Cord blood stem cells have now surpassed the use of bone marrow and peripheral blood according to the April 2007 issue of the British Journal of Hematology. In Thailand, 80% of all transplants in children between 1997 and 2005 were either autologous or related allogeneic; that means either the patient's own stem cells or stem cells from within the family - the reason being tissue compatibility.

Our bone marrow is a magnificent factory regularly and constantly renewing the constituents of our blood system throughout life and increasingly appears to be a reservoir of immature cells that possibly take part in various regenerative and repair functions in our body.

Decreased levels of circulating endothelial progenitor cells (EPC)/CD34+ stem cells are now recognised as important indicators of cardiovascular disease and may have initiating roles in the pathogenesis of all diabetic complications and cardiovascular disease, and seem to convey cumulative cardiovascular risks better than Body Mass Index, diastolic blood pressure and total cholesterol.

Those observations inevitably and intuitively lead us to innovative therapeutic thoughts. Will modulation of EPC/CD34+ levels and function aid us to overcome the clinical needs and challenges in the 21st century created by changes in longevity and lifestyle, notably diabetes, cardio- and cerebrovascular disease, neurodegenerative diseases (Parkinson's and Alzheimer's) and joint ailments? In that case, is replacement with autologous ex vivo expanded/enriched EPC or pharmacological stimulation of the endogenous cells the best way to go?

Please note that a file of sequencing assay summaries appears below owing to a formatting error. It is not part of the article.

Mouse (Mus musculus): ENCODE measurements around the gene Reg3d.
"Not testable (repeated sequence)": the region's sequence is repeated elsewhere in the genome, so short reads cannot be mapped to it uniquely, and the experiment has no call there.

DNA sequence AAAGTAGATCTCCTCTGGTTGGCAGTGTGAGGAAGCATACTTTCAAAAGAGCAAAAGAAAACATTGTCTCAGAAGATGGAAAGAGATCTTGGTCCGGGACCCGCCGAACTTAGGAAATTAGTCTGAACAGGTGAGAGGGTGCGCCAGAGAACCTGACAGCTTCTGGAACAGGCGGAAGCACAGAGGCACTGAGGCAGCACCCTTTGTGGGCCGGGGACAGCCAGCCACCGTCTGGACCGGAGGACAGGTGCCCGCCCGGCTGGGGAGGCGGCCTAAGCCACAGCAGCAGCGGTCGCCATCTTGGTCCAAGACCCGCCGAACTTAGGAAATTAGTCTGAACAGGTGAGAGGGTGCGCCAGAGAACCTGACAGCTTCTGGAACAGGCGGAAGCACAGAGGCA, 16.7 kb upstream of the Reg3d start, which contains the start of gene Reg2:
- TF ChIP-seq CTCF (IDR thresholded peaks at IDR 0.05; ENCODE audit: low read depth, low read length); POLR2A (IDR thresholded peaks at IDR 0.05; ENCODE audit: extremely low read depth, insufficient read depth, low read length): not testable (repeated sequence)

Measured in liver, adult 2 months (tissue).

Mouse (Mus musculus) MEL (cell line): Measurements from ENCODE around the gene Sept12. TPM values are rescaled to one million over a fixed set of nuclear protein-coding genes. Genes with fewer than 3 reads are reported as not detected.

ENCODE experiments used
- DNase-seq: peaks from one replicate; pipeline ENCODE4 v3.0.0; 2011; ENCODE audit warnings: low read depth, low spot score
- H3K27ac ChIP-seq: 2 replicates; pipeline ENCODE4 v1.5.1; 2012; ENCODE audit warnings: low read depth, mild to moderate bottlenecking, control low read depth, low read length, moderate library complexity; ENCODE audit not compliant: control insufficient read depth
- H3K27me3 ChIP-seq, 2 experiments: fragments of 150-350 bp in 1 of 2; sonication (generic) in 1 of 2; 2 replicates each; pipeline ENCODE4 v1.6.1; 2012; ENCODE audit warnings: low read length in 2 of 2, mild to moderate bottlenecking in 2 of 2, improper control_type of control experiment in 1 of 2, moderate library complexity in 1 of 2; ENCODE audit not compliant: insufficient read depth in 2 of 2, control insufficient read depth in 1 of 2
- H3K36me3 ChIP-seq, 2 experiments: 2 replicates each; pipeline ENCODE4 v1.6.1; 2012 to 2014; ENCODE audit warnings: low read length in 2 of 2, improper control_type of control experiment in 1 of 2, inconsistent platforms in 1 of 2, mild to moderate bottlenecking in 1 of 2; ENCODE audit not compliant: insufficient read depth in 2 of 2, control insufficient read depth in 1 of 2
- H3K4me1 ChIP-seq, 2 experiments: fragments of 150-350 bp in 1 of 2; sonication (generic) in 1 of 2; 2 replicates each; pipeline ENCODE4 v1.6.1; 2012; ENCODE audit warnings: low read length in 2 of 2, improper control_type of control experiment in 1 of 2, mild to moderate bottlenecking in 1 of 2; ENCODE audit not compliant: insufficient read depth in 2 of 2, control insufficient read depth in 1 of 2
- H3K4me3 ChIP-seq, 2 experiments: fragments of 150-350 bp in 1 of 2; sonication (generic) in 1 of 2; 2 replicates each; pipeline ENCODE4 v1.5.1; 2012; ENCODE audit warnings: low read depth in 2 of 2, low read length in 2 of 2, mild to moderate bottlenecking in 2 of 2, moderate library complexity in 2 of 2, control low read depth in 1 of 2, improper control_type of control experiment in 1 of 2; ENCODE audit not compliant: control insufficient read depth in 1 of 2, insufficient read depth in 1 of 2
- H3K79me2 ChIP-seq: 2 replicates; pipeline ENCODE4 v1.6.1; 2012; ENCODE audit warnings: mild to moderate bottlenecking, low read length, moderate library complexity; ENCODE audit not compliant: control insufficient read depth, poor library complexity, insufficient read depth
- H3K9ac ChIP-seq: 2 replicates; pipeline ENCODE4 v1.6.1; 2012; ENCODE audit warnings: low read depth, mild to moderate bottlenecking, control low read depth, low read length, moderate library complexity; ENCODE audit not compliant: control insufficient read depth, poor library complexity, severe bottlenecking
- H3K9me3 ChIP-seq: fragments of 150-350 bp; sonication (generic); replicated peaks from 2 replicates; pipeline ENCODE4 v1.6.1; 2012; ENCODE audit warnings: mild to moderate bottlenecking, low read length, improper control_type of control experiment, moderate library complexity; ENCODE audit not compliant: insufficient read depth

The former would be possible if previous autologous storage at birth or at a young age before the development of the disease, was available to avoid the profound impairment of EPC in established diabetes and cardiovascular disease.

The latter could happen in two ways, one being physical exercise and administration of ACE inhibitors, statins and glitazones all known to stimulate EPC generation. Alternatively, classic G-CSF stimulation, autologous PBSC collection and consequent implantation around the areas needing regeneration and vasculogenesis could happen in both established disease or with previously stored autologous healthy and non-diseased PBSCs.

Future research on all the above-mentioned parameters will show us the way to proceed. Cord blood stem cells are now increasingly viewed as the capital ingredient for future cellular therapies in regenerative medicine, and may revolutionise the way we treat our society's major ailments and medical threats without causing any heated ethical debates.

The discussion should focus on early parental education regarding available alternatives and on the ethical dilemma created by the possibility of discarding cord blood stem cells rather than on whether or who should store it.


Specialist in Endocrinology and Diabetes

MD, PhD in Immunology and Endocrinology